The demon discovered the orphaned boy and was about to eat him until the boy told him his story. The demon commanded the boy to go and fetch his sister and the little boy did so. When the two of them were assembled in front of the demon it enslaved them. The little girl made tortillas and the little boy gathered firewood. This robbed them of their hope and they despondently did what they were told until a bird (a woodpecker) told them that the demon planned to kill them. The bird didn’t stop there and instead told the siblings the key to challenging their fates and said that if they followed its instructions they’d overcome their despair.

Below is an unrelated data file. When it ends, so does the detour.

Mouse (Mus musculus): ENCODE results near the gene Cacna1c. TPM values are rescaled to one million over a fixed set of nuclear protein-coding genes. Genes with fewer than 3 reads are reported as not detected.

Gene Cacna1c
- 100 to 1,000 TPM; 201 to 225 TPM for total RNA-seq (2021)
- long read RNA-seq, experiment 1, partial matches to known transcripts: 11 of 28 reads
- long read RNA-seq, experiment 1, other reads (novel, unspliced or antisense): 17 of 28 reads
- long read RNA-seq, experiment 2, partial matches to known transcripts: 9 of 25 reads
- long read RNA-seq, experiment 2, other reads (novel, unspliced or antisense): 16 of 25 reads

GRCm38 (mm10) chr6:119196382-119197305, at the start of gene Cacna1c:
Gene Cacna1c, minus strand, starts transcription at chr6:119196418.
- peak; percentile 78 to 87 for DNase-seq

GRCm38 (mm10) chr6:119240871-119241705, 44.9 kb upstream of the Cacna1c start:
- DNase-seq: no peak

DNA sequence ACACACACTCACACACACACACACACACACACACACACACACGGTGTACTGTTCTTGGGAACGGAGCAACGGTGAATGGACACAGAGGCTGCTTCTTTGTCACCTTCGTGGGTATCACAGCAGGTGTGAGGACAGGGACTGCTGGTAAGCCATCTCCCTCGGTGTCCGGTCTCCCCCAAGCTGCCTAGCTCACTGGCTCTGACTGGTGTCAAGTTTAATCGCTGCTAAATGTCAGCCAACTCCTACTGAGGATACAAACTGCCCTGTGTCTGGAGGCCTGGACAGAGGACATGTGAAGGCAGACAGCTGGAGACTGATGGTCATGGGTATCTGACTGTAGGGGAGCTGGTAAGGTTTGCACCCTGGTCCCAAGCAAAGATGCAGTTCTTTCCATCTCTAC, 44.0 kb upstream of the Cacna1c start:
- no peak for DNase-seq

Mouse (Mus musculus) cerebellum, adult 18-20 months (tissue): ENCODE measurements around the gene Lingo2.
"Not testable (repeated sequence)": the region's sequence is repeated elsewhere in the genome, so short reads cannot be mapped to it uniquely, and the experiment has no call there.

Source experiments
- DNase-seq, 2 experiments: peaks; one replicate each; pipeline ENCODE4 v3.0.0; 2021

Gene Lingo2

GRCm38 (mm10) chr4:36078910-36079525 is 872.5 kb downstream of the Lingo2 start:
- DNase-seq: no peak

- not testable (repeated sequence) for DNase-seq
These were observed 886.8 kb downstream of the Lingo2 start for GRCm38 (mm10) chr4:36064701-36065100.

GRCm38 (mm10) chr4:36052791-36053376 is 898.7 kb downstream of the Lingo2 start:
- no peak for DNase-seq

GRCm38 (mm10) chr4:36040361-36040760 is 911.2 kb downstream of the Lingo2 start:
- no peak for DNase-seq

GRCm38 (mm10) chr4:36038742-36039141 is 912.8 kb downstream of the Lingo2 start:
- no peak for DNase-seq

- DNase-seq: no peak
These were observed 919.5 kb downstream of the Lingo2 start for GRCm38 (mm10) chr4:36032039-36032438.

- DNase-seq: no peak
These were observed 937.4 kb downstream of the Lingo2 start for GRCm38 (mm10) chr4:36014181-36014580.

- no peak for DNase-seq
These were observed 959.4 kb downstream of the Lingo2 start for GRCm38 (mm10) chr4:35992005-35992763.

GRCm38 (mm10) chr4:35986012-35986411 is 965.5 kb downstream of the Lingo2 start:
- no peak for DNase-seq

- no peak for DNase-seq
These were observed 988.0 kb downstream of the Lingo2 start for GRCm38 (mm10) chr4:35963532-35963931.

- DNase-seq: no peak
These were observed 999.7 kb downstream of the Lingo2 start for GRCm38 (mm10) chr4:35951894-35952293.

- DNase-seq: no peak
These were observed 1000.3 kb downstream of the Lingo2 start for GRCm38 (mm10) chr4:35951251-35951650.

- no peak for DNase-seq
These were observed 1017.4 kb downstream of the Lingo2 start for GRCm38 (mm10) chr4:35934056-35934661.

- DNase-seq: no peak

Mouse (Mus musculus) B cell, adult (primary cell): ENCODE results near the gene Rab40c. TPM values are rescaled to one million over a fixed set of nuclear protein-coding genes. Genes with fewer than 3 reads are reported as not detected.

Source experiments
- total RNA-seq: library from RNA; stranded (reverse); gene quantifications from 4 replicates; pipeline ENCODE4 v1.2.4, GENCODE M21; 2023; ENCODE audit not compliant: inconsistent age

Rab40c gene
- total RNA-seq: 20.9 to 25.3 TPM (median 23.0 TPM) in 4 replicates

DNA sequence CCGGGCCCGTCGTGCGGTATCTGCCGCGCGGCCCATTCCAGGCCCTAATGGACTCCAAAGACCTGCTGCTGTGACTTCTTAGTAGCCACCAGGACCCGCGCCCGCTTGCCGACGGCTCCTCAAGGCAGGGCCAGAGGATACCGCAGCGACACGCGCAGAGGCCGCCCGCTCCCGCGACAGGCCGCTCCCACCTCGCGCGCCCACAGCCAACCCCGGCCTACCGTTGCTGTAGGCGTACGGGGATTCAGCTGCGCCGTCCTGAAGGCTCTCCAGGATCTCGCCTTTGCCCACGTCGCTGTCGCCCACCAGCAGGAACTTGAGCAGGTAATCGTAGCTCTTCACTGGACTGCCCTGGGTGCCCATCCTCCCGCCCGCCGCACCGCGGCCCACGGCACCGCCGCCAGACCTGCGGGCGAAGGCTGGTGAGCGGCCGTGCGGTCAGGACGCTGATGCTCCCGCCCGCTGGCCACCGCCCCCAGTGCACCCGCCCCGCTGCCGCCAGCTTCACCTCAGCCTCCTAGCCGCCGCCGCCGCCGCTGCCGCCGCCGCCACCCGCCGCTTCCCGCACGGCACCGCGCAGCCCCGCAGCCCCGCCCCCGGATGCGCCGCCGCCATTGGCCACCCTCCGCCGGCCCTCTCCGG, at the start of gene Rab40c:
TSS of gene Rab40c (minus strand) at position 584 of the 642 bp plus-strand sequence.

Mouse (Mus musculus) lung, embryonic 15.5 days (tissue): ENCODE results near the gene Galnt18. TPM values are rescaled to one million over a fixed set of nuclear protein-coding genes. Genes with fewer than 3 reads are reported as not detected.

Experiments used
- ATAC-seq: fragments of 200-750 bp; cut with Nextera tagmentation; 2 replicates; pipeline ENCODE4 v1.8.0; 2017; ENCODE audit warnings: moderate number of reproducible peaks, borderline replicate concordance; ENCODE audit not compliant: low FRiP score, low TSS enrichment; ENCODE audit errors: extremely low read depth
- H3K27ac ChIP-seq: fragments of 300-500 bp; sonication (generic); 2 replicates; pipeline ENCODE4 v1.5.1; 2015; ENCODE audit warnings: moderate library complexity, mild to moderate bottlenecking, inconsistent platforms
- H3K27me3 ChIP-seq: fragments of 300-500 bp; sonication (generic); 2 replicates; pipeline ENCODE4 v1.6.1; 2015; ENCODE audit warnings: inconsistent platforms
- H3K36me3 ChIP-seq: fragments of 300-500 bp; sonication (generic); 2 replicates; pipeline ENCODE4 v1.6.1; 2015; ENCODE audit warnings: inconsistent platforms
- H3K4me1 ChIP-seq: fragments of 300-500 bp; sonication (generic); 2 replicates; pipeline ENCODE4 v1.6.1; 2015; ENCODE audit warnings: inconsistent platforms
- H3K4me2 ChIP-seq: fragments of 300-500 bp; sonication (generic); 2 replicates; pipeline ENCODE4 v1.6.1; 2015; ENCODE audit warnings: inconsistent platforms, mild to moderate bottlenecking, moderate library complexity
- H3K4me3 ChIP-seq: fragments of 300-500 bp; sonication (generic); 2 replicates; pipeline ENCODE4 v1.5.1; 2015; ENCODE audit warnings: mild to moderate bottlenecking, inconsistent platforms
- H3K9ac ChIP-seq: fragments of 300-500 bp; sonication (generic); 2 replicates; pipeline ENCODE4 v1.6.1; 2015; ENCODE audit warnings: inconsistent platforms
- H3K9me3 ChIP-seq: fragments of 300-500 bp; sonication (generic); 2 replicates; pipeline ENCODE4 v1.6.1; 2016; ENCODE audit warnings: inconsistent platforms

The twins followed its instructions and tricked the demon. It had planned to command them to dance on a wood cover of a well and then it would have moved the cover out from beneath them and they would have fallen down the well and died. When the demon commanded them to dance they responded by saying they didn’t know how and that the demon needed to show them how. The demon did this, and was tricked and fell as they had planned after learning of the demons scheme. It died at the bottom of the well due to the immense heat of the water in the well, and the siblings burned the body, before gathering the ashes and placing them in a jar so that they could be transported to the other side of the sea. Here is where things begin to rush towards the end.